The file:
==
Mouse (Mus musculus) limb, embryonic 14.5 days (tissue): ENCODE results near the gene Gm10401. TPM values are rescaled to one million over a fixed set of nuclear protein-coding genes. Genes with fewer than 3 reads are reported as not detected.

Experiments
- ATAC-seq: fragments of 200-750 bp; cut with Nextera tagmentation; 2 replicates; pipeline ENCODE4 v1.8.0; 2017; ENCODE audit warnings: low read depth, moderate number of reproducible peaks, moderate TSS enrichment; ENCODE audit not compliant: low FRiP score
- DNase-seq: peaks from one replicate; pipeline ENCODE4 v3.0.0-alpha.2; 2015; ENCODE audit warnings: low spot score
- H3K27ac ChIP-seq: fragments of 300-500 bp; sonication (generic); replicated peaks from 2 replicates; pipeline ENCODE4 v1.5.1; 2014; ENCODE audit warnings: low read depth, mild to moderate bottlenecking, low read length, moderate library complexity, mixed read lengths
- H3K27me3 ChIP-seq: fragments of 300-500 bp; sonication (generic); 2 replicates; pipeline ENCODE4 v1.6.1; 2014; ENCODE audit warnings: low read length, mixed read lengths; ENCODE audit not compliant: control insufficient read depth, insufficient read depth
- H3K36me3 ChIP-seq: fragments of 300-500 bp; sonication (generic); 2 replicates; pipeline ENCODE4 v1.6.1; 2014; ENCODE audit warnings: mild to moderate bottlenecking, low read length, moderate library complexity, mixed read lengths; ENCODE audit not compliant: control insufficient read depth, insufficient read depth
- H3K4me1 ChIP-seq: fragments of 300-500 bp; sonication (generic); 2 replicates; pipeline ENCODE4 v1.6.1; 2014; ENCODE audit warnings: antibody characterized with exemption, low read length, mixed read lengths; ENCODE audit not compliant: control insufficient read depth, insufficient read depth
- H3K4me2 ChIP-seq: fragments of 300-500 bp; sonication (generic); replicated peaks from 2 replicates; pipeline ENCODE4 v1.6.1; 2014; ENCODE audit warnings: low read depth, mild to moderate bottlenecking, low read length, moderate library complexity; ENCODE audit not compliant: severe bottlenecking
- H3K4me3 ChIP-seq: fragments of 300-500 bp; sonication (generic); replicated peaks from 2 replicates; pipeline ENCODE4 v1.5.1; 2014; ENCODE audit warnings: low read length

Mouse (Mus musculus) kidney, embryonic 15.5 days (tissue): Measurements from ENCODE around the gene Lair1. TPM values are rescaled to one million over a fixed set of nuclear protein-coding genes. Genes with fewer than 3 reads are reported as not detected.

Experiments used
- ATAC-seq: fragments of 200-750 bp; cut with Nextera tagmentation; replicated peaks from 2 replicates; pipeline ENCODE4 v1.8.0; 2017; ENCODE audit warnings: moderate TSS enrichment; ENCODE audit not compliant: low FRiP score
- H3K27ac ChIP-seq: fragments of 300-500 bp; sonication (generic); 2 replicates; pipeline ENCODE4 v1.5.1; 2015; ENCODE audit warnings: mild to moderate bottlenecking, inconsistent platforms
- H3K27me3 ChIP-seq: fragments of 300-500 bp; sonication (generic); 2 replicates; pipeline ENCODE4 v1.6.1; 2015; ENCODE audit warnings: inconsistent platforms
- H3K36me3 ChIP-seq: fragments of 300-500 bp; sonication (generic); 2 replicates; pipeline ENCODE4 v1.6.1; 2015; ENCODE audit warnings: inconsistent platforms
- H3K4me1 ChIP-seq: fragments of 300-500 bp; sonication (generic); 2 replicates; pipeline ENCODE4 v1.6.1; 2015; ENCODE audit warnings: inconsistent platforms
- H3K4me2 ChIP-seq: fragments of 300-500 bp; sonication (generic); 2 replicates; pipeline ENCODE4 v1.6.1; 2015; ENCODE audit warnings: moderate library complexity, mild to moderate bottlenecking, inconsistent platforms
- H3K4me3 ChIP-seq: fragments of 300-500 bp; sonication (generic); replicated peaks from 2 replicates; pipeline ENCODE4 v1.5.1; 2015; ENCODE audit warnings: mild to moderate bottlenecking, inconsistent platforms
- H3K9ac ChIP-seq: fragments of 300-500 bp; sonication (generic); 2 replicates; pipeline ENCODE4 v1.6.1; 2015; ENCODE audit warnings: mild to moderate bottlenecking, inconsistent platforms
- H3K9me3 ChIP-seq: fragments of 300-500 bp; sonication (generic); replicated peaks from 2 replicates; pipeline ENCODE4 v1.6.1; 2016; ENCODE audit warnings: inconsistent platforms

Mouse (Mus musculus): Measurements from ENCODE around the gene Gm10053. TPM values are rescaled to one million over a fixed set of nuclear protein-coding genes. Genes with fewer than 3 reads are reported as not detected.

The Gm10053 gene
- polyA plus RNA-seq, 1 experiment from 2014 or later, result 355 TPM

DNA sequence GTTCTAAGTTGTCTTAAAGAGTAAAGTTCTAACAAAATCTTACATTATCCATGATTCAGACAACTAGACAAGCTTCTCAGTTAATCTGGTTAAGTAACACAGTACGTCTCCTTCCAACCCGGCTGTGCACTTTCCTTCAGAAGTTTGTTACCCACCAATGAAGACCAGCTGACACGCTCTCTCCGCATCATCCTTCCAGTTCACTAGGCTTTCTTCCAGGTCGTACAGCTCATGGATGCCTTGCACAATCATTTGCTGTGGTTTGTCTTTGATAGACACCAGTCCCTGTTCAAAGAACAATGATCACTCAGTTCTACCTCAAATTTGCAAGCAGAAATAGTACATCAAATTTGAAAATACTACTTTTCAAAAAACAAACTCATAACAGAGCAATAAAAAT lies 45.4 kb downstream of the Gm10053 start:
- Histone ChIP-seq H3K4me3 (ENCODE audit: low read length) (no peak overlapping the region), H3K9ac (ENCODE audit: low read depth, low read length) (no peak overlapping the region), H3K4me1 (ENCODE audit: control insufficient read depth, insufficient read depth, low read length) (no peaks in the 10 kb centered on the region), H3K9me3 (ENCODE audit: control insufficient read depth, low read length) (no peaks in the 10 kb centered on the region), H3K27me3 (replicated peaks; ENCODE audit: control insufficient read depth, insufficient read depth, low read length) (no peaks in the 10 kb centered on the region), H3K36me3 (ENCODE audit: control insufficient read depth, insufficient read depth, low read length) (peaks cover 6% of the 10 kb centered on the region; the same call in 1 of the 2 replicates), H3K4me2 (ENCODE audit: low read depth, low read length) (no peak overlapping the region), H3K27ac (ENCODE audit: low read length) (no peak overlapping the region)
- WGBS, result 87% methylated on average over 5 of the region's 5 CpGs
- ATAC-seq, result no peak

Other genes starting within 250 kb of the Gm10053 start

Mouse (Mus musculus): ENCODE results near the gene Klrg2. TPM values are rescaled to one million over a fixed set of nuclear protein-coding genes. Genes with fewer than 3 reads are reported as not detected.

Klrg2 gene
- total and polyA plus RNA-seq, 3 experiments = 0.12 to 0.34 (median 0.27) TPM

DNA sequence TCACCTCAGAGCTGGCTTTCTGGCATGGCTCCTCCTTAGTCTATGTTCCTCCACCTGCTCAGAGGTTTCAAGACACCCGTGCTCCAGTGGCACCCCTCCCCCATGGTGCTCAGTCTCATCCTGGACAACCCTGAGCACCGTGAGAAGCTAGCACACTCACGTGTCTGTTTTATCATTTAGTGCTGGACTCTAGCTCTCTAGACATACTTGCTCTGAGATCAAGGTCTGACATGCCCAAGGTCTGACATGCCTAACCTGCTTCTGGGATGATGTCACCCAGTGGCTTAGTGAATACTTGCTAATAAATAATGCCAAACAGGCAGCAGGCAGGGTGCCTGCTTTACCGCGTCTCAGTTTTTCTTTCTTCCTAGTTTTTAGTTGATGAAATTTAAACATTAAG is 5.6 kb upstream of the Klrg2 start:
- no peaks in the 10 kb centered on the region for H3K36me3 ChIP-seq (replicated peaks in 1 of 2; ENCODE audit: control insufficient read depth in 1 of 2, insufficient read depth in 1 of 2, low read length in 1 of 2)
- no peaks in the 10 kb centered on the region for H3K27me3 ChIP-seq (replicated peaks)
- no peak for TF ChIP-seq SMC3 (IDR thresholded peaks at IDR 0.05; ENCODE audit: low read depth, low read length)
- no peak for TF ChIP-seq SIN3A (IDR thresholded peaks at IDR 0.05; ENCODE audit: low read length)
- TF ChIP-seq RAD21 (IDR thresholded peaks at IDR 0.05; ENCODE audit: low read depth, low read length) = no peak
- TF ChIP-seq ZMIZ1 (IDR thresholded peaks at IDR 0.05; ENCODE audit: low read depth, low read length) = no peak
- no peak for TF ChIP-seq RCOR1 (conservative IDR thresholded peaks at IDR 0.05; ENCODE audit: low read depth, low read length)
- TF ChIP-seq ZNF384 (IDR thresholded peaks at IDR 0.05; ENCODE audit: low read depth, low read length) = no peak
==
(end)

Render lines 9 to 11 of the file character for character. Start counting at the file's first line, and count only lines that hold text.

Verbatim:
- H3K4me2 ChIP-seq: fragments of 300-500 bp; sonication (generic); replicated peaks from 2 replicates; pipeline ENCODE4 v1.6.1; 2014; ENCODE audit warnings: low read depth, mild to moderate bottlenecking, low read length, moderate library complexity; ENCODE audit not compliant: severe bottlenecking
- H3K4me3 ChIP-seq: fragments of 300-500 bp; sonication (generic); replicated peaks from 2 replicates; pipeline ENCODE4 v1.5.1; 2014; ENCODE audit warnings: low read length

Mouse (Mus musculus) kidney, embryonic 15.5 days (tissue): Measurements from ENCODE around the gene Lair1. TPM values are rescaled to one million over a fixed set of nuclear protein-coding genes. Genes with fewer than 3 reads are reported as not detected.